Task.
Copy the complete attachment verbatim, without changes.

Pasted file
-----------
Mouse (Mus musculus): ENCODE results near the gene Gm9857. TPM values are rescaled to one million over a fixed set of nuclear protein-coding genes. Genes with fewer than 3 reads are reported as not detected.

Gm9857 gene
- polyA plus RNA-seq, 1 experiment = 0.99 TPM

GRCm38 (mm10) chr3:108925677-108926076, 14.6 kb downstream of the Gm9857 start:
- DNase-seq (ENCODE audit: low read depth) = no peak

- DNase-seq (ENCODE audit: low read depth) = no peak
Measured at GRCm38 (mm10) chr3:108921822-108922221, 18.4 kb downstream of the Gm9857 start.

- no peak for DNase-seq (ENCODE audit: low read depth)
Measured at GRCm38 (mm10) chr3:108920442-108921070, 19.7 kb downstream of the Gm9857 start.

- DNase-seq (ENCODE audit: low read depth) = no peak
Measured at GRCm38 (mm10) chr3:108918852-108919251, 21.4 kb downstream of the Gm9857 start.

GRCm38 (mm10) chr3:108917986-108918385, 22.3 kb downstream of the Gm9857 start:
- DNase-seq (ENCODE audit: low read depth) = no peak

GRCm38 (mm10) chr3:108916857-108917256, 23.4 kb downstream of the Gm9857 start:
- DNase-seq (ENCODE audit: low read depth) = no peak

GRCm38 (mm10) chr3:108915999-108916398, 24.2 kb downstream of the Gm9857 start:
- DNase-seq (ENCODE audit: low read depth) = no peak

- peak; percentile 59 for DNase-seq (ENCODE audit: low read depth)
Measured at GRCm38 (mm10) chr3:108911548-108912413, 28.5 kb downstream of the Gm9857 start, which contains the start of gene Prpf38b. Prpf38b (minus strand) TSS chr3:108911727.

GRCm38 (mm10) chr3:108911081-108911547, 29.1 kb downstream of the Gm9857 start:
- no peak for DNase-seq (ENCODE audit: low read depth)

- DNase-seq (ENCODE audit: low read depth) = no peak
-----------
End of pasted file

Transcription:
Mouse (Mus musculus): ENCODE results near the gene Gm9857. TPM values are rescaled to one million over a fixed set of nuclear protein-coding genes. Genes with fewer than 3 reads are reported as not detected.

Gm9857 gene
- polyA plus RNA-seq, 1 experiment = 0.99 TPM

GRCm38 (mm10) chr3:108925677-108926076, 14.6 kb downstream of the Gm9857 start:
- DNase-seq (ENCODE audit: low read depth) = no peak

- DNase-seq (ENCODE audit: low read depth) = no peak
Measured at GRCm38 (mm10) chr3:108921822-108922221, 18.4 kb downstream of the Gm9857 start.

- no peak for DNase-seq (ENCODE audit: low read depth)
Measured at GRCm38 (mm10) chr3:108920442-108921070, 19.7 kb downstream of the Gm9857 start.

- DNase-seq (ENCODE audit: low read depth) = no peak
Measured at GRCm38 (mm10) chr3:108918852-108919251, 21.4 kb downstream of the Gm9857 start.

GRCm38 (mm10) chr3:108917986-108918385, 22.3 kb downstream of the Gm9857 start:
- DNase-seq (ENCODE audit: low read depth) = no peak

GRCm38 (mm10) chr3:108916857-108917256, 23.4 kb downstream of the Gm9857 start:
- DNase-seq (ENCODE audit: low read depth) = no peak

GRCm38 (mm10) chr3:108915999-108916398, 24.2 kb downstream of the Gm9857 start:
- DNase-seq (ENCODE audit: low read depth) = no peak

- peak; percentile 59 for DNase-seq (ENCODE audit: low read depth)
Measured at GRCm38 (mm10) chr3:108911548-108912413, 28.5 kb downstream of the Gm9857 start, which contains the start of gene Prpf38b. Prpf38b (minus strand) TSS chr3:108911727.

GRCm38 (mm10) chr3:108911081-108911547, 29.1 kb downstream of the Gm9857 start:
- no peak for DNase-seq (ENCODE audit: low read depth)

- DNase-seq (ENCODE audit: low read depth) = no peak